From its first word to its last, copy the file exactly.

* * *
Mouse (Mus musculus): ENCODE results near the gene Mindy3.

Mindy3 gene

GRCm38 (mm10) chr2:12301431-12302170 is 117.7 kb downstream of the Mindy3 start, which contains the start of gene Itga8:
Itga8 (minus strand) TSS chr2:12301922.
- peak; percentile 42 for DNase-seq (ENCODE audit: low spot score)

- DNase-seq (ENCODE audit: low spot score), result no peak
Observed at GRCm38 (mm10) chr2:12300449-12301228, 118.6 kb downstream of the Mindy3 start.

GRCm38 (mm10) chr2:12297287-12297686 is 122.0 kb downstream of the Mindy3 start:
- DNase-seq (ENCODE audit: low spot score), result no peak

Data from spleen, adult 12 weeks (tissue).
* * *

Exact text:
Mouse (Mus musculus): ENCODE results near the gene Mindy3.

Mindy3 gene

GRCm38 (mm10) chr2:12301431-12302170 is 117.7 kb downstream of the Mindy3 start, which contains the start of gene Itga8:
Itga8 (minus strand) TSS chr2:12301922.
- peak; percentile 42 for DNase-seq (ENCODE audit: low spot score)

- DNase-seq (ENCODE audit: low spot score), result no peak
Observed at GRCm38 (mm10) chr2:12300449-12301228, 118.6 kb downstream of the Mindy3 start.

GRCm38 (mm10) chr2:12297287-12297686 is 122.0 kb downstream of the Mindy3 start:
- DNase-seq (ENCODE audit: low spot score), result no peak

Data from spleen, adult 12 weeks (tissue).